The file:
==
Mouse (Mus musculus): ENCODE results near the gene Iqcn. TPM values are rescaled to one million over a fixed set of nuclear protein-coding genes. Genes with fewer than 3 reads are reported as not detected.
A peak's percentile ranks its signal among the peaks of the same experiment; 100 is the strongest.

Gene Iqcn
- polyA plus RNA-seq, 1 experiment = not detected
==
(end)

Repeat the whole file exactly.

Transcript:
Mouse (Mus musculus): ENCODE results near the gene Iqcn. TPM values are rescaled to one million over a fixed set of nuclear protein-coding genes. Genes with fewer than 3 reads are reported as not detected.
A peak's percentile ranks its signal among the peaks of the same experiment; 100 is the strongest.

Gene Iqcn
- polyA plus RNA-seq, 1 experiment = not detected